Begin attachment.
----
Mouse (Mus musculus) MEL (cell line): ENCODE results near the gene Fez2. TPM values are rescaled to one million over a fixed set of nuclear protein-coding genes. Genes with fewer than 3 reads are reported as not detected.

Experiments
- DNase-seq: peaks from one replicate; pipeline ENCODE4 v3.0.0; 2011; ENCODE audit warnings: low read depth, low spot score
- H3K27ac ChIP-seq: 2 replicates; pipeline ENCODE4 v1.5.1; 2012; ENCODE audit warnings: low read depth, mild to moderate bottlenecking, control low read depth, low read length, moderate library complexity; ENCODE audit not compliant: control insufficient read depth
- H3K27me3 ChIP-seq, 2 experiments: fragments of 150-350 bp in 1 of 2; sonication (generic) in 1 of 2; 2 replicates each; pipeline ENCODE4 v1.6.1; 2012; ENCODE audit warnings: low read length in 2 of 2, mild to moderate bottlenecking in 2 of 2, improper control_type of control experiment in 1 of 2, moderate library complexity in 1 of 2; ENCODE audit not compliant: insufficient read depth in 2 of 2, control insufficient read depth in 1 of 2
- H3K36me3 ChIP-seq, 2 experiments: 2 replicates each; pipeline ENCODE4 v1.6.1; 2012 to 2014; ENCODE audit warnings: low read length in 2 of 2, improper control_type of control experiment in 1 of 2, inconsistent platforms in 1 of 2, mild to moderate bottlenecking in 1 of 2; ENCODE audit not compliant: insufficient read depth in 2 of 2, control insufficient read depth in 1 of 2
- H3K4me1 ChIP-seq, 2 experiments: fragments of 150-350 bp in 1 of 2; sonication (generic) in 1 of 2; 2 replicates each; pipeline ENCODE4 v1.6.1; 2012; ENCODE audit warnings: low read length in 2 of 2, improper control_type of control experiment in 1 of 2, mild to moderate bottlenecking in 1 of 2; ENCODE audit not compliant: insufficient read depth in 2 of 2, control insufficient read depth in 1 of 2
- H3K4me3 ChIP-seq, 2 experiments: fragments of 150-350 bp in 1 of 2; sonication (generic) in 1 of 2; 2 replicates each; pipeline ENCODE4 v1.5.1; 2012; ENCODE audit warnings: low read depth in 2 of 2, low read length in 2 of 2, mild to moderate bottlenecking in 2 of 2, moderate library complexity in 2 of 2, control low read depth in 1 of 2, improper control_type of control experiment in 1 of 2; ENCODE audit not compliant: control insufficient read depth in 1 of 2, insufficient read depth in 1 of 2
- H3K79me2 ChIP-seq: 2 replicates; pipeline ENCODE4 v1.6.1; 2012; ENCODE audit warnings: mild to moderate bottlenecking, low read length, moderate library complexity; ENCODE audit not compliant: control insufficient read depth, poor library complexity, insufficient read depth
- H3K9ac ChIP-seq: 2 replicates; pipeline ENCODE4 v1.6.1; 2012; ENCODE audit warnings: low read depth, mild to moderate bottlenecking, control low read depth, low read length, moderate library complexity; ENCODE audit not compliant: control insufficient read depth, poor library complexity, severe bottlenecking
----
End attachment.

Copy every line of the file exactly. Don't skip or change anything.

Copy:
Mouse (Mus musculus) MEL (cell line): ENCODE results near the gene Fez2. TPM values are rescaled to one million over a fixed set of nuclear protein-coding genes. Genes with fewer than 3 reads are reported as not detected.

Experiments
- DNase-seq: peaks from one replicate; pipeline ENCODE4 v3.0.0; 2011; ENCODE audit warnings: low read depth, low spot score
- H3K27ac ChIP-seq: 2 replicates; pipeline ENCODE4 v1.5.1; 2012; ENCODE audit warnings: low read depth, mild to moderate bottlenecking, control low read depth, low read length, moderate library complexity; ENCODE audit not compliant: control insufficient read depth
- H3K27me3 ChIP-seq, 2 experiments: fragments of 150-350 bp in 1 of 2; sonication (generic) in 1 of 2; 2 replicates each; pipeline ENCODE4 v1.6.1; 2012; ENCODE audit warnings: low read length in 2 of 2, mild to moderate bottlenecking in 2 of 2, improper control_type of control experiment in 1 of 2, moderate library complexity in 1 of 2; ENCODE audit not compliant: insufficient read depth in 2 of 2, control insufficient read depth in 1 of 2
- H3K36me3 ChIP-seq, 2 experiments: 2 replicates each; pipeline ENCODE4 v1.6.1; 2012 to 2014; ENCODE audit warnings: low read length in 2 of 2, improper control_type of control experiment in 1 of 2, inconsistent platforms in 1 of 2, mild to moderate bottlenecking in 1 of 2; ENCODE audit not compliant: insufficient read depth in 2 of 2, control insufficient read depth in 1 of 2
- H3K4me1 ChIP-seq, 2 experiments: fragments of 150-350 bp in 1 of 2; sonication (generic) in 1 of 2; 2 replicates each; pipeline ENCODE4 v1.6.1; 2012; ENCODE audit warnings: low read length in 2 of 2, improper control_type of control experiment in 1 of 2, mild to moderate bottlenecking in 1 of 2; ENCODE audit not compliant: insufficient read depth in 2 of 2, control insufficient read depth in 1 of 2
- H3K4me3 ChIP-seq, 2 experiments: fragments of 150-350 bp in 1 of 2; sonication (generic) in 1 of 2; 2 replicates each; pipeline ENCODE4 v1.5.1; 2012; ENCODE audit warnings: low read depth in 2 of 2, low read length in 2 of 2, mild to moderate bottlenecking in 2 of 2, moderate library complexity in 2 of 2, control low read depth in 1 of 2, improper control_type of control experiment in 1 of 2; ENCODE audit not compliant: control insufficient read depth in 1 of 2, insufficient read depth in 1 of 2
- H3K79me2 ChIP-seq: 2 replicates; pipeline ENCODE4 v1.6.1; 2012; ENCODE audit warnings: mild to moderate bottlenecking, low read length, moderate library complexity; ENCODE audit not compliant: control insufficient read depth, poor library complexity, insufficient read depth
- H3K9ac ChIP-seq: 2 replicates; pipeline ENCODE4 v1.6.1; 2012; ENCODE audit warnings: low read depth, mild to moderate bottlenecking, control low read depth, low read length, moderate library complexity; ENCODE audit not compliant: control insufficient read depth, poor library complexity, severe bottlenecking